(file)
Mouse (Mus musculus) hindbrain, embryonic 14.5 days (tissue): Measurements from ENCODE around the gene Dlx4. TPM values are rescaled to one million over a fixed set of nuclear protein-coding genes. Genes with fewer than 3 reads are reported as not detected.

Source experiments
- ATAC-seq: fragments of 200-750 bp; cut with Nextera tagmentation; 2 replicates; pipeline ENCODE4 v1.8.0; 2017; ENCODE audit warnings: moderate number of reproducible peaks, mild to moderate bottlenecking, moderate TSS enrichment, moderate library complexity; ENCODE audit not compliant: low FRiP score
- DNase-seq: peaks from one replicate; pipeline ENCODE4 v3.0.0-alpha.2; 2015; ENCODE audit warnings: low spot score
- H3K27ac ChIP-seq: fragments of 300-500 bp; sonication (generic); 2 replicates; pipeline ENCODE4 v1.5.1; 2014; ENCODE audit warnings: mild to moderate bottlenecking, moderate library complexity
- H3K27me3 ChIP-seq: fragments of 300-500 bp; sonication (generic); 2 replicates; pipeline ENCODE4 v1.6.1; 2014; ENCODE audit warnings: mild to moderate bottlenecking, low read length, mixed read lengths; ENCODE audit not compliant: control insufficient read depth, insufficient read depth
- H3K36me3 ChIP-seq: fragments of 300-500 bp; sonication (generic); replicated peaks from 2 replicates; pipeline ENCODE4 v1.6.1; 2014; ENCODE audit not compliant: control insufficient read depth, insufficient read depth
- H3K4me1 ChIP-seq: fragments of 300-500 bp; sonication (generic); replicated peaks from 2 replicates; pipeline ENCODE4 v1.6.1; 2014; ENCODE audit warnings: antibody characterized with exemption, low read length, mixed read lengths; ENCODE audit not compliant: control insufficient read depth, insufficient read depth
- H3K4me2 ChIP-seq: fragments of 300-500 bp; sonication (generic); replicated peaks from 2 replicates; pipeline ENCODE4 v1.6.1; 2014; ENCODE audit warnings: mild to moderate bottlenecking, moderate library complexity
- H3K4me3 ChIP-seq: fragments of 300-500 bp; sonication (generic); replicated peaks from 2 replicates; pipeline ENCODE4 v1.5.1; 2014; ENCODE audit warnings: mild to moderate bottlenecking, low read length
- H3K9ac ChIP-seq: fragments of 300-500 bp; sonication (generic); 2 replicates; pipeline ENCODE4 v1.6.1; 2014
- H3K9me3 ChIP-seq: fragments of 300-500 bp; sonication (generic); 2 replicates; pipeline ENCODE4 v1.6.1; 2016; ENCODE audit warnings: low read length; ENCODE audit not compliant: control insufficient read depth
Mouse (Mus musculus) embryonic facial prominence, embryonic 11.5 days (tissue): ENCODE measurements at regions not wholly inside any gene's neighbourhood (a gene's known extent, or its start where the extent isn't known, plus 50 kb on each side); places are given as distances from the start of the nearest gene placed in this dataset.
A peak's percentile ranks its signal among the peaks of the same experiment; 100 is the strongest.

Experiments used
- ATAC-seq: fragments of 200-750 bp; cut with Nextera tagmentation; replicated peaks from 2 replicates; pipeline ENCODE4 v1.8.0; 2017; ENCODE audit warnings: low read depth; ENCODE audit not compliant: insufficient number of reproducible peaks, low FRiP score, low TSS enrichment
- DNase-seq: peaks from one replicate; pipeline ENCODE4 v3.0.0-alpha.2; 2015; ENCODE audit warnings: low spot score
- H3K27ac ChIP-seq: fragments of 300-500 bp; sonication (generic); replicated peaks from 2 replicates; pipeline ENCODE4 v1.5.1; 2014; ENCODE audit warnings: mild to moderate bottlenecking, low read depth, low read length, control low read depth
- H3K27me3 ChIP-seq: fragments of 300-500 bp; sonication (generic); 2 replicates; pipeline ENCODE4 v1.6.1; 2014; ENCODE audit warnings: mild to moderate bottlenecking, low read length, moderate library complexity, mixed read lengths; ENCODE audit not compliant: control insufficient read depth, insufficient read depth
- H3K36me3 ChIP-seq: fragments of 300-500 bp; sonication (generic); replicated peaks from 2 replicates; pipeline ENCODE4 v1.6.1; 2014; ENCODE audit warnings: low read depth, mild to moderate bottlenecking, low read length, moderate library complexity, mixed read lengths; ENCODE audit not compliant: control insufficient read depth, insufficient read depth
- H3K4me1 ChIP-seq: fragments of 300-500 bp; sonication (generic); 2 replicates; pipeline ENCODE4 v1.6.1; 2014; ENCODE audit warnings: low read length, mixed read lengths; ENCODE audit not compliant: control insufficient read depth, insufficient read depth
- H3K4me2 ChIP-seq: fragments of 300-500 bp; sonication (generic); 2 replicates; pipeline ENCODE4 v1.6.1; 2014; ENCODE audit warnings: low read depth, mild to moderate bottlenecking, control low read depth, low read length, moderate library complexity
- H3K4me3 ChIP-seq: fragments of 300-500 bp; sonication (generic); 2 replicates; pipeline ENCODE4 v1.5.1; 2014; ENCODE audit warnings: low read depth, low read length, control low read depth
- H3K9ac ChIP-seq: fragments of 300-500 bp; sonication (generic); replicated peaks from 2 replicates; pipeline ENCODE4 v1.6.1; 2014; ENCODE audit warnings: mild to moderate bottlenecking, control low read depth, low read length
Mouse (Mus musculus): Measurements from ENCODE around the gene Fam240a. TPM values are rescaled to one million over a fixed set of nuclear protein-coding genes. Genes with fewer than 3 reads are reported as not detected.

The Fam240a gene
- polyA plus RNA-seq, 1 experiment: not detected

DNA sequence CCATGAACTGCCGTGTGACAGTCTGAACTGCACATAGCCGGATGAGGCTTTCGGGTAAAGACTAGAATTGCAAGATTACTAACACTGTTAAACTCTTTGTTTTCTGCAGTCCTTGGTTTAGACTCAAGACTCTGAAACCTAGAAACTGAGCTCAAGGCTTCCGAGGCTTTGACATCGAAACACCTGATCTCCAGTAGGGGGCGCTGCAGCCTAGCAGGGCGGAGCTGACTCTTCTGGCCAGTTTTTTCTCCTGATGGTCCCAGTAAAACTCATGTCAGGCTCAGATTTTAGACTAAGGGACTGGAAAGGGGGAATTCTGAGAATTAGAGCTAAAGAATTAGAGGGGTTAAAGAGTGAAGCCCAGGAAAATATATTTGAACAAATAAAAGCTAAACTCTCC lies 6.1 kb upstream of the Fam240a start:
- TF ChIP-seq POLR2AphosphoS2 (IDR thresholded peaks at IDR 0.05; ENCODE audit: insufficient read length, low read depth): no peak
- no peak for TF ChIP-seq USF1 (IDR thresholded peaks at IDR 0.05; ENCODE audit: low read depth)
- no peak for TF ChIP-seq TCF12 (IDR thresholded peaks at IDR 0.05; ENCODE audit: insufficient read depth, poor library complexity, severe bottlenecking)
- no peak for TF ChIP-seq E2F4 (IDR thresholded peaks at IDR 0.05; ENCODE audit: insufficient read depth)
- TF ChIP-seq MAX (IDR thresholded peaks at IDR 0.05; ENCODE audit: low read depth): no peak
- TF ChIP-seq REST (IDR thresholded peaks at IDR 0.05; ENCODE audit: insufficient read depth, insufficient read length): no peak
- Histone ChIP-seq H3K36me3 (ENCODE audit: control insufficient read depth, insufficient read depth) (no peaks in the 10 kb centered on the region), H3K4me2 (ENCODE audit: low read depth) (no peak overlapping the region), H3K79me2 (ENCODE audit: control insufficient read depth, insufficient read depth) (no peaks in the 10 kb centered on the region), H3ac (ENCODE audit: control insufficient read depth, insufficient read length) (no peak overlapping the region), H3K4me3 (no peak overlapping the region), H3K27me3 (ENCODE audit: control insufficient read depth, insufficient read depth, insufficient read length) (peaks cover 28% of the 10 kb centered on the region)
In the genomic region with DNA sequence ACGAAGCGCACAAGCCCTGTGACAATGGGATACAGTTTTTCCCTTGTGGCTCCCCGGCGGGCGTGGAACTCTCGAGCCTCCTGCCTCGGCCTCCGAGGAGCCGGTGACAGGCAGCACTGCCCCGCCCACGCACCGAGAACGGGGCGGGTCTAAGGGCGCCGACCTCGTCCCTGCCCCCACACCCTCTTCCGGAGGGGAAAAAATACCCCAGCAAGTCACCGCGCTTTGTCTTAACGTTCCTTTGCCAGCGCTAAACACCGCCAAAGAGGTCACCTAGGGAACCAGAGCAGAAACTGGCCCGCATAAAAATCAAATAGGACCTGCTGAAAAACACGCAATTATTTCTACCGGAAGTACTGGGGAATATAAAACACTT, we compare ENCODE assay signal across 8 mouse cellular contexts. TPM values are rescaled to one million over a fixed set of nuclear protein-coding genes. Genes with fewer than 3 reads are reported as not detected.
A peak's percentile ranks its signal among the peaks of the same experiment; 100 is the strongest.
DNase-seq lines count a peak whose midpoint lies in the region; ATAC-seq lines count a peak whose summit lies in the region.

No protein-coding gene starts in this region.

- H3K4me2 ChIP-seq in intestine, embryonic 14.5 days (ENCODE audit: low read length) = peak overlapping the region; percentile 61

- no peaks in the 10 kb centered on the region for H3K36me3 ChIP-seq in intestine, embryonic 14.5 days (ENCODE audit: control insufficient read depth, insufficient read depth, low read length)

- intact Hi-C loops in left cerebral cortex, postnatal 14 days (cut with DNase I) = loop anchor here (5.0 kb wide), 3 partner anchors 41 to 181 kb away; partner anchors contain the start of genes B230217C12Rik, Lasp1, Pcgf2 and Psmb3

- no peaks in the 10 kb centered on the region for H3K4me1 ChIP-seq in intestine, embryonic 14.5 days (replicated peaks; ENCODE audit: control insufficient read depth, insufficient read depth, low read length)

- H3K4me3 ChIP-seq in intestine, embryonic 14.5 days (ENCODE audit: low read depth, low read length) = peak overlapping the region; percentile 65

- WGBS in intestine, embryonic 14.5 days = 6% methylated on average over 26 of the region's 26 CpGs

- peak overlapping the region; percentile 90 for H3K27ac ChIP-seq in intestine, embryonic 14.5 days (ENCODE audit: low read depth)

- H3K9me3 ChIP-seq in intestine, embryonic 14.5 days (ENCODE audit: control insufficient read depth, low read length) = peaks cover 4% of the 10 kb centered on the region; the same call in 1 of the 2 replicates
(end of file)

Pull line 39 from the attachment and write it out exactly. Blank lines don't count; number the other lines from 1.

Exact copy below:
No protein-coding gene starts in this region.